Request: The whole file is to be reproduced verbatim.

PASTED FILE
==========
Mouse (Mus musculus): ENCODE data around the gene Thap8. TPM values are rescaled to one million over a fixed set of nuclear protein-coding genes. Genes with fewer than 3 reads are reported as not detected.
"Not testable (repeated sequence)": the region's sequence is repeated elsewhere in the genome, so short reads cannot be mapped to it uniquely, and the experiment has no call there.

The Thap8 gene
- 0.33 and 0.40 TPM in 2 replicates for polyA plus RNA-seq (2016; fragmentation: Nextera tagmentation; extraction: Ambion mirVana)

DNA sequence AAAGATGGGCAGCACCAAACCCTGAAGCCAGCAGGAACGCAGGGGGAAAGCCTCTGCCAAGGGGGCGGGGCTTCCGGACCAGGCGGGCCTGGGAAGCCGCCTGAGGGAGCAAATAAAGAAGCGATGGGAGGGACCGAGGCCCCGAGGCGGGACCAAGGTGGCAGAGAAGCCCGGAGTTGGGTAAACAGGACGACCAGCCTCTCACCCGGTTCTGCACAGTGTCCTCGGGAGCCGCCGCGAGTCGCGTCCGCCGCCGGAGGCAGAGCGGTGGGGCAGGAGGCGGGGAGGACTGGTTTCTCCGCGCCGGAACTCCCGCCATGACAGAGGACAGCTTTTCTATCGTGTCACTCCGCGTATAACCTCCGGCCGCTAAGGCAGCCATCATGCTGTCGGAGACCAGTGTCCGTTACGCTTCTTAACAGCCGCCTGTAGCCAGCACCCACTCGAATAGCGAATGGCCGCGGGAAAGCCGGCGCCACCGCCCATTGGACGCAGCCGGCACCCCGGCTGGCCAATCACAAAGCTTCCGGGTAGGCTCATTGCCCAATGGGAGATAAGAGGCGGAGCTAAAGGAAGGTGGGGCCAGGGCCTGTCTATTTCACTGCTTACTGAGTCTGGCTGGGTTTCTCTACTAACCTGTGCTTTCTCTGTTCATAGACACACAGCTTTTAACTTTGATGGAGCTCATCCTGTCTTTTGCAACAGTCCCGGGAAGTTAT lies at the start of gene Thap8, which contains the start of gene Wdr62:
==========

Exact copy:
Mouse (Mus musculus): ENCODE data around the gene Thap8. TPM values are rescaled to one million over a fixed set of nuclear protein-coding genes. Genes with fewer than 3 reads are reported as not detected.
"Not testable (repeated sequence)": the region's sequence is repeated elsewhere in the genome, so short reads cannot be mapped to it uniquely, and the experiment has no call there.

The Thap8 gene
- 0.33 and 0.40 TPM in 2 replicates for polyA plus RNA-seq (2016; fragmentation: Nextera tagmentation; extraction: Ambion mirVana)

DNA sequence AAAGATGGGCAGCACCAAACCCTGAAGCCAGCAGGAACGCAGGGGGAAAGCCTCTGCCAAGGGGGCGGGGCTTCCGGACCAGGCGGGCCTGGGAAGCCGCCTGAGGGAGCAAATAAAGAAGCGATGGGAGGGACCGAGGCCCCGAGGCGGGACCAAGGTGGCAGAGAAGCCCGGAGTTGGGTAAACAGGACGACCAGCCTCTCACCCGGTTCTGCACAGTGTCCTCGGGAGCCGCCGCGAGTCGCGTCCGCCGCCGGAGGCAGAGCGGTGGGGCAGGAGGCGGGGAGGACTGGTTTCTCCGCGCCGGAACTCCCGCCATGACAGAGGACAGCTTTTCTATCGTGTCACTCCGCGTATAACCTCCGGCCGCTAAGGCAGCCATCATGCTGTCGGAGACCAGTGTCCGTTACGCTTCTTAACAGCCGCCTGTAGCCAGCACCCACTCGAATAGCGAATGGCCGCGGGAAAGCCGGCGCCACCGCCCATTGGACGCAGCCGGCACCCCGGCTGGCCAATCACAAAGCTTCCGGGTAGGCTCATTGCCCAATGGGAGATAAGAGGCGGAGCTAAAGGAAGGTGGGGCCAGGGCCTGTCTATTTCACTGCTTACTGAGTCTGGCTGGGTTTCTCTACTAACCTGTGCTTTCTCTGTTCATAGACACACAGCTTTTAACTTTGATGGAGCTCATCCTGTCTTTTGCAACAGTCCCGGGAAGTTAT lies at the start of gene Thap8, which contains the start of gene Wdr62: